22 June 2023 | Thursday | Analysis
Source : PerkinElmer
Fluorescence imaging offers researchers a unique opportunity to understand the early biological changes associated with disease development, therapeutic efficacy, and drug-induced tissue changes. Traditionally, tumor burden, a measurement of the amount of cancer present, has been evaluated using caliper measurements or bioluminescence. This approach relies on gross overt changes in tumor size as a late indicator of treatment efficacy. However, it fails to capture the early biological changes that can be predictive of the later changes in tumor volume.
Certainly, relying solely on the gross measurement of tumor size to assess treatment efficacy can be misleading. Factors such as infiltrating inflammatory cells, calcified parts, and necrotic tissue can obscure treatment effects on viable tumor tissue, resulting in an inaccurate representation of treatment response.
Fluorescence imaging offers a more holistic view of tumor biology, revealing sensitive and timely assessments of changes in tumor growth, tumor metabolism, protease activity, inflammation, cell death, and hypoxia. By employing well-defined fluorescent probes, researchers can detect and quantify treatment-induced changes in tumor biology before they manifest as changes in tumor volume. This early detection not only enhances our understanding of the disease but also enables adjustments to be made to treatment strategies, leading to more effective interventions and the possibility of developing more targeted and personalized therapies.
To gain a complete understanding of tumor biology, it is critical to identify when specific biomarkers are active, as cancer biomarkers may exhibit fluctuations in expression throughout the development of a tumor and may significantly impact growth. A recent case study reported the results of imaging two different tumor types using distinct fluorescent agents capable of detecting protease activity or surface receptor expression.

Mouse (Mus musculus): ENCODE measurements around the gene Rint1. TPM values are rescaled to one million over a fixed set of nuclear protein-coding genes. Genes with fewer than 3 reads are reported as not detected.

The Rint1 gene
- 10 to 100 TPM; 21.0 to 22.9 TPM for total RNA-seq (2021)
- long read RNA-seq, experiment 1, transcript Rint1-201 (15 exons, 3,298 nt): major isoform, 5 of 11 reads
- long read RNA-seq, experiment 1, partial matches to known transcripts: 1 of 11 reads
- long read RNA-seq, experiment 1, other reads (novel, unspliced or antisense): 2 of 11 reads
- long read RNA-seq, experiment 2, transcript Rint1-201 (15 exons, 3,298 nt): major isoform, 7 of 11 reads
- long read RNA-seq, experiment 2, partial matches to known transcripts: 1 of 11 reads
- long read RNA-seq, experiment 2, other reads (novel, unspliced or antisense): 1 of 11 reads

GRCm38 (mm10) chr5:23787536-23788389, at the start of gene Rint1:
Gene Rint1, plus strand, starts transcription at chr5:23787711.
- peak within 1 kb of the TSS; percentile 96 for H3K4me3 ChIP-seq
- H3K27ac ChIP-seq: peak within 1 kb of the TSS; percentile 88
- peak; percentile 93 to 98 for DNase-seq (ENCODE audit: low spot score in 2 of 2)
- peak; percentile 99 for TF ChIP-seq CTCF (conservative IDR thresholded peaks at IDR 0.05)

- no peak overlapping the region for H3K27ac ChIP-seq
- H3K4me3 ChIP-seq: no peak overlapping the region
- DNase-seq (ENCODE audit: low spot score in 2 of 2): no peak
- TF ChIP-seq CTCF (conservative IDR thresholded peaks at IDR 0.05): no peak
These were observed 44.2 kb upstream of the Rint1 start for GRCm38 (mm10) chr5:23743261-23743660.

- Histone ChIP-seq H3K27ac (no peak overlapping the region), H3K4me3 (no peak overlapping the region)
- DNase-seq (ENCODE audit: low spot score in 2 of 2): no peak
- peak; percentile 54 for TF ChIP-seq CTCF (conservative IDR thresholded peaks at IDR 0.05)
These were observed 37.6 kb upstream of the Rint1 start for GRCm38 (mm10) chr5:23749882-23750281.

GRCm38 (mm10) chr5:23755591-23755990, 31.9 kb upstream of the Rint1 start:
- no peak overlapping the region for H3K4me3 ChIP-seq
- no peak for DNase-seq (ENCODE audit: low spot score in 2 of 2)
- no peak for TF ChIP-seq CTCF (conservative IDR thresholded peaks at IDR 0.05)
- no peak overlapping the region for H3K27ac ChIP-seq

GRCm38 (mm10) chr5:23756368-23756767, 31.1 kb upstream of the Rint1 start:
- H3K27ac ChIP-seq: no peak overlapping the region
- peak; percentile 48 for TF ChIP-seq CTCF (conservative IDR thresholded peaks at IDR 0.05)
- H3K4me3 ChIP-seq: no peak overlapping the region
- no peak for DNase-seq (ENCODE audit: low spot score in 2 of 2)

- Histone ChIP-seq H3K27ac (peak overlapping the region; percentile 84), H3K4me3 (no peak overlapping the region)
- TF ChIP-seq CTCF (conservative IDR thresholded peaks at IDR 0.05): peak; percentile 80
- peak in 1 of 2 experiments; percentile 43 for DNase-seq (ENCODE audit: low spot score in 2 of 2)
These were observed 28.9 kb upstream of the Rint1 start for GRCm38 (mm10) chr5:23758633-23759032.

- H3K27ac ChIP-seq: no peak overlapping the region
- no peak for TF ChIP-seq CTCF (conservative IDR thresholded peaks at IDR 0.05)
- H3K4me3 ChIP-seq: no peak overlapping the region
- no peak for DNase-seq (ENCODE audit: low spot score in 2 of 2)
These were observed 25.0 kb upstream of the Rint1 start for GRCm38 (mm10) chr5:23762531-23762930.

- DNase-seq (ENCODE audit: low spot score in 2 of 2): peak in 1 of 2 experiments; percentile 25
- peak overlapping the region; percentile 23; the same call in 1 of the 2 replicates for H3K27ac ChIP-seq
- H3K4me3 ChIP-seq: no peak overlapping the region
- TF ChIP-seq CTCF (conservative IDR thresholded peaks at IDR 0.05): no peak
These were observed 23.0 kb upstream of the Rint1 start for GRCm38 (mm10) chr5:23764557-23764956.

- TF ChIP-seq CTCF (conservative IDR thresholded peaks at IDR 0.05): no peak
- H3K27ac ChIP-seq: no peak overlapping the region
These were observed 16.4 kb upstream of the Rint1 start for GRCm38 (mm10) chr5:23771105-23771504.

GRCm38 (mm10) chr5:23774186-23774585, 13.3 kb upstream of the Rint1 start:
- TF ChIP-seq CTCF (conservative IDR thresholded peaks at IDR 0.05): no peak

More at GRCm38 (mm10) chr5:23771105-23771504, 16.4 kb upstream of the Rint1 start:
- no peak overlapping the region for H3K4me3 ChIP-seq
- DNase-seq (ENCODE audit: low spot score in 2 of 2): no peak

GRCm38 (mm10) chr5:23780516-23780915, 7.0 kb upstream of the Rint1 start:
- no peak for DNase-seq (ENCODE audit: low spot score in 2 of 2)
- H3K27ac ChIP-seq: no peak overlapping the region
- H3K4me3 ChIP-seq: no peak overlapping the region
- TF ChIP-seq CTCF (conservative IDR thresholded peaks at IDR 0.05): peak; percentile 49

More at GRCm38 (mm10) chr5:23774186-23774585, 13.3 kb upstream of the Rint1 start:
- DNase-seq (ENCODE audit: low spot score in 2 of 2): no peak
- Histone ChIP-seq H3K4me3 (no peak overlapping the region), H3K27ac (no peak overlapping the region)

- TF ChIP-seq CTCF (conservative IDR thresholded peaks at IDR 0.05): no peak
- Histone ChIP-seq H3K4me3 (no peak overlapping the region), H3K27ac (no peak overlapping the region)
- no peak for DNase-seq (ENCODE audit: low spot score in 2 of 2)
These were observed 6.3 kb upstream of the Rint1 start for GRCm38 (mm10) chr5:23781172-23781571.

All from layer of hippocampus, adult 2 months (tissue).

In this case study, fluorescence quantification with multiple probes highlights the significance of considering characteristic differences in rates of protease expression in tumors when selecting the appropriate probes, or conversely the significance of using probes to detect differences in protease expression. Specifically, lower protease activity was observed early on in one tumor type, while similar levels of integrin receptor expression, an indicator of tumor burden, were observed across the tumors. Comprehensive tumor profiling therefore not only aids in accurate assessment of tumor burden but also proves valuable for the biological characterization of tumors, facilitating the development of targeted therapeutic interventions.
By employing well-defined and validated fluorescent probes, researchers can not only assess tumor burden, but also detect specific biomarkers and monitor treatment efficacy in a noninvasive and sensitive manner. This technology provides valuable insights into early biological changes, enabling timely go/no-go decisions on which drug candidates to invest in for further development.
At Revvity, our IVISense™ in vivo fluorescent imaging probes are important tools to noninvasively detect and quantify biomarkers such as protease activity to study early biological changes beyond just measuring tumor burden. To help inform your decisions and drive your oncology research forward, we have developed an interactive Selector Guide for IVISense™ fluorescent probes for assessing growth, metabolism, protease activity, inflammation, cell death, hypoxia, and other important aspects of tumor biology.
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